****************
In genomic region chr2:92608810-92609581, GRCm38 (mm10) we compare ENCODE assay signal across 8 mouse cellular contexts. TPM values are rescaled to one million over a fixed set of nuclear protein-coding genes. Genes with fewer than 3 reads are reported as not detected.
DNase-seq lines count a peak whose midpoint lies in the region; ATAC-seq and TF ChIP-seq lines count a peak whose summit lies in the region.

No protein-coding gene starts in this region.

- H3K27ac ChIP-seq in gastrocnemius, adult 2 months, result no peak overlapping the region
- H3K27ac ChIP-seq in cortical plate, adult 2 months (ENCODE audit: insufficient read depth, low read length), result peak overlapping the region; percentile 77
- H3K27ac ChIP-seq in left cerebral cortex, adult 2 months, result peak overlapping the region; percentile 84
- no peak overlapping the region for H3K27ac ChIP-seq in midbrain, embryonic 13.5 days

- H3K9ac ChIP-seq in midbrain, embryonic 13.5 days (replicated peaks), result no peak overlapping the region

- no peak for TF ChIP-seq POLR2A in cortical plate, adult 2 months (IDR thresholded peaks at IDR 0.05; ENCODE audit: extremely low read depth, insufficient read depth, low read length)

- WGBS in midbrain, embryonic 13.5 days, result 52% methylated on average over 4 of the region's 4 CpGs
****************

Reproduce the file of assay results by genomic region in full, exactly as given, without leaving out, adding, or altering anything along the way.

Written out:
In genomic region chr2:92608810-92609581, GRCm38 (mm10) we compare ENCODE assay signal across 8 mouse cellular contexts. TPM values are rescaled to one million over a fixed set of nuclear protein-coding genes. Genes with fewer than 3 reads are reported as not detected.
DNase-seq lines count a peak whose midpoint lies in the region; ATAC-seq and TF ChIP-seq lines count a peak whose summit lies in the region.

No protein-coding gene starts in this region.

- H3K27ac ChIP-seq in gastrocnemius, adult 2 months, result no peak overlapping the region
- H3K27ac ChIP-seq in cortical plate, adult 2 months (ENCODE audit: insufficient read depth, low read length), result peak overlapping the region; percentile 77
- H3K27ac ChIP-seq in left cerebral cortex, adult 2 months, result peak overlapping the region; percentile 84
- no peak overlapping the region for H3K27ac ChIP-seq in midbrain, embryonic 13.5 days

- H3K9ac ChIP-seq in midbrain, embryonic 13.5 days (replicated peaks), result no peak overlapping the region

- no peak for TF ChIP-seq POLR2A in cortical plate, adult 2 months (IDR thresholded peaks at IDR 0.05; ENCODE audit: extremely low read depth, insufficient read depth, low read length)

- WGBS in midbrain, embryonic 13.5 days, result 52% methylated on average over 4 of the region's 4 CpGs